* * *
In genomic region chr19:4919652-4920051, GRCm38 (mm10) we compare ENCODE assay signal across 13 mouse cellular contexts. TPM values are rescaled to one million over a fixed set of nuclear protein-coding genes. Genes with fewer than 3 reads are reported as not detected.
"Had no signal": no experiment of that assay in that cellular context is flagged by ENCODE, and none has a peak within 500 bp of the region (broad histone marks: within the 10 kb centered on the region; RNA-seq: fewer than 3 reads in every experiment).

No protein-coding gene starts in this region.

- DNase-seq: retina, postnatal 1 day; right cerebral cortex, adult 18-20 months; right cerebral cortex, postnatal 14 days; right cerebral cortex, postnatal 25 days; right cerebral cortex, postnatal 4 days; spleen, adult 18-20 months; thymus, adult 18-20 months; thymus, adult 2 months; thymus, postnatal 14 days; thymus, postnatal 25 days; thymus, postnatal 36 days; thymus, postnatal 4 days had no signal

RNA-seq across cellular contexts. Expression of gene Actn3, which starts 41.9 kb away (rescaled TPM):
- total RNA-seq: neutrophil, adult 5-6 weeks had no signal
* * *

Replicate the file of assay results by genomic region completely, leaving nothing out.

In genomic region chr19:4919652-4920051, GRCm38 (mm10) we compare ENCODE assay signal across 13 mouse cellular contexts. TPM values are rescaled to one million over a fixed set of nuclear protein-coding genes. Genes with fewer than 3 reads are reported as not detected.
"Had no signal": no experiment of that assay in that cellular context is flagged by ENCODE, and none has a peak within 500 bp of the region (broad histone marks: within the 10 kb centered on the region; RNA-seq: fewer than 3 reads in every experiment).

No protein-coding gene starts in this region.

- DNase-seq: retina, postnatal 1 day; right cerebral cortex, adult 18-20 months; right cerebral cortex, postnatal 14 days; right cerebral cortex, postnatal 25 days; right cerebral cortex, postnatal 4 days; spleen, adult 18-20 months; thymus, adult 18-20 months; thymus, adult 2 months; thymus, postnatal 14 days; thymus, postnatal 25 days; thymus, postnatal 36 days; thymus, postnatal 4 days had no signal

RNA-seq across cellular contexts. Expression of gene Actn3, which starts 41.9 kb away (rescaled TPM):
- total RNA-seq: neutrophil, adult 5-6 weeks had no signal